The Grenfell Tower did not have automatic fire sprinklers. There was only one exit stair for the building, and the doors to access the exit stair were not functioning properly. Fire separations within the building may not have functioned, or were not in place.
The media has repeatedly pointed to the use of combustible aluminum cladding as the cause of the fire spread.
Based on unofficial media reports, we believe that the wall assembly was as follows:
- Cladding: Reynobond composite aluminum panel cladding with polyethylene core.*
- Substructure: Steel girts and steel sub girts resulting in a 50 mm air gap.
- Insulation: 150 mm Celotex RS5000 polyisocyanurate insulation or Kingspan Kooltherm K15 polyisocyanurate insulation.*
- Moisture Barrier: Unknown at this time, possibly self-adhered SBS on polyethylene carrier.*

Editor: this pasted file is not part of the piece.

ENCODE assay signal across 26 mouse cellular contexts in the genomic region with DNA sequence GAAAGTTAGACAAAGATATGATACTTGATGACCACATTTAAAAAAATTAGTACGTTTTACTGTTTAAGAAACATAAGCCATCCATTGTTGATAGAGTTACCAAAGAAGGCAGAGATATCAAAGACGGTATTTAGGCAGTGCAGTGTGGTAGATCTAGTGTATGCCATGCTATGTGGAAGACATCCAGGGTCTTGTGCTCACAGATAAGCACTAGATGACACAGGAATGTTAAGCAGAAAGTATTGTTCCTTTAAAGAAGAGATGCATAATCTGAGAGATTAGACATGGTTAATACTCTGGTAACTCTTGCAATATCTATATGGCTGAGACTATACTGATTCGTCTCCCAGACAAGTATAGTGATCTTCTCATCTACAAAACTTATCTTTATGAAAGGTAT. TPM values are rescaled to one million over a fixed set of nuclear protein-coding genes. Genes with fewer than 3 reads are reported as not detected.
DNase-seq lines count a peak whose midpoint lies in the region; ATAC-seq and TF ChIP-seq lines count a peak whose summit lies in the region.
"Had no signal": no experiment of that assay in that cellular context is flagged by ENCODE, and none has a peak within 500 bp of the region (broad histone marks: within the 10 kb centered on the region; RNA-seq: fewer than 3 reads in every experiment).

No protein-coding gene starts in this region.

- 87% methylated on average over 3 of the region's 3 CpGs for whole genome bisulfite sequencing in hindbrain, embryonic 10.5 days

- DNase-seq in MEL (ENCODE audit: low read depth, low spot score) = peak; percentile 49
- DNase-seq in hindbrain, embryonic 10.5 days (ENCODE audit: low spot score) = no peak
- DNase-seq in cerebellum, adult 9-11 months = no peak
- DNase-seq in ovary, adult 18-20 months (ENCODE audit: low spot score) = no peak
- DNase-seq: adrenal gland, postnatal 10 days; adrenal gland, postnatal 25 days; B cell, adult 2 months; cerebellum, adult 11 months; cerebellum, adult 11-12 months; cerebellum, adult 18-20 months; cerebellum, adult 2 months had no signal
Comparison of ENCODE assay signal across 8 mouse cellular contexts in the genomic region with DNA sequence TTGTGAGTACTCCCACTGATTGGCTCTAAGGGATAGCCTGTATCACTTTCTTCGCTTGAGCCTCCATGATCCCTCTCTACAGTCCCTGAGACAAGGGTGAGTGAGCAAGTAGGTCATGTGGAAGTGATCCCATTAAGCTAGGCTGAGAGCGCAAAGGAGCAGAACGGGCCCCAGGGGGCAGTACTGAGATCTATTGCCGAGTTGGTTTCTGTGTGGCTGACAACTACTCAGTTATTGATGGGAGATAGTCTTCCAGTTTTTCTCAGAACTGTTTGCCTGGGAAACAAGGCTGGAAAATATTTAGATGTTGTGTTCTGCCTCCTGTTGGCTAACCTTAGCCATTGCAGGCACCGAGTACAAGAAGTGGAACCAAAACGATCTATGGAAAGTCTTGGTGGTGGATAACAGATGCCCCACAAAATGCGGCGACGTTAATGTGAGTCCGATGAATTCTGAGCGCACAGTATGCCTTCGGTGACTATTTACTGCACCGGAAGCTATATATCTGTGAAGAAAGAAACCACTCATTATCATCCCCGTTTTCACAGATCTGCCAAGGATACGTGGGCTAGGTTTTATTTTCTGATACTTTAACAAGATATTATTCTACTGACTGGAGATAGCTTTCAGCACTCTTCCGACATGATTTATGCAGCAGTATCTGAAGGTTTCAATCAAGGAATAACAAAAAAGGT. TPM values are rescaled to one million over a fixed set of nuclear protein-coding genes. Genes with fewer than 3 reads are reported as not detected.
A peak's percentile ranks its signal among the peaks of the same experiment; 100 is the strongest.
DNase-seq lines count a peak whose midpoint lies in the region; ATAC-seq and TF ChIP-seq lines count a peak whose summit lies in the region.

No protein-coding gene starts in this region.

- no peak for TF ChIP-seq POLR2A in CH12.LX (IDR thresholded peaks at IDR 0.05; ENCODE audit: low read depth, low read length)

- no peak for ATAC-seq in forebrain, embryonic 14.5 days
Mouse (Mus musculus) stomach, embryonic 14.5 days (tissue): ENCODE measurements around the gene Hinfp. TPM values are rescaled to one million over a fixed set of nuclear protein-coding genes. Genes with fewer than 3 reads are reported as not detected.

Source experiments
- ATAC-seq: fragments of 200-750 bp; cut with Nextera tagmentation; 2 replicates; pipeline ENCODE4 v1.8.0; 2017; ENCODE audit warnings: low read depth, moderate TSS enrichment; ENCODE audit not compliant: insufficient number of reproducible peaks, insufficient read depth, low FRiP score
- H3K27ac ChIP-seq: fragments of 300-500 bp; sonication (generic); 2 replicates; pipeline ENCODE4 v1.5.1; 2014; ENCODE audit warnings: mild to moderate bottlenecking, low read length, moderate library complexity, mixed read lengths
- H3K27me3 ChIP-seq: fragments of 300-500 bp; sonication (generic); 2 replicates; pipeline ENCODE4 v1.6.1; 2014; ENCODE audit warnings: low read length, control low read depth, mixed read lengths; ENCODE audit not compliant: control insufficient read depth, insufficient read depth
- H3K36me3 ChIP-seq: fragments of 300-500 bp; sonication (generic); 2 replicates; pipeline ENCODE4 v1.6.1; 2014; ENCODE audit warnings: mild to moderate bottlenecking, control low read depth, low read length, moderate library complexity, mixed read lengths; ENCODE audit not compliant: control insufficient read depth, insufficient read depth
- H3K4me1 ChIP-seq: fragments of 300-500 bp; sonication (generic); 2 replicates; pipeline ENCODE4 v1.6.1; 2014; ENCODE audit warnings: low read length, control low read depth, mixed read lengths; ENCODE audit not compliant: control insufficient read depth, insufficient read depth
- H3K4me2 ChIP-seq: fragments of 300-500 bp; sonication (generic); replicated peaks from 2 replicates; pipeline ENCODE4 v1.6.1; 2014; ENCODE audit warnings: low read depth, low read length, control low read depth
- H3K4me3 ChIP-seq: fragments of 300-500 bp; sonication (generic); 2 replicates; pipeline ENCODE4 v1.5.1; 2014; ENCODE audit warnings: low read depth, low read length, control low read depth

- Back-up Wall: 200 mm concrete spandrel and concrete columns.
- Interior Finish: Assumed to be gypsum drywall on steel stud or hat track.
- Glazing: New aluminum frame windows were installed. The placement of the original glazing system was in line with the exterior concrete structure. The new glazing system was located outboard of the primary structure in line with the new 150 mm layer of insulation. We assume the windows were fixed to secondary structure tied back to the primary structure.
* This material is combustible
The building code Part 3 requirements, which address fire spread in buildings, are a key component of the code’s provisions for life safety. Architects need to be aware of their responsibility to design exterior envelopes that meet the code’s requirements for the control of fire in and through the cladding system. They also need to be aware that the use of foam plastic insulation both inside the building and within the building envelope is restricted by the code.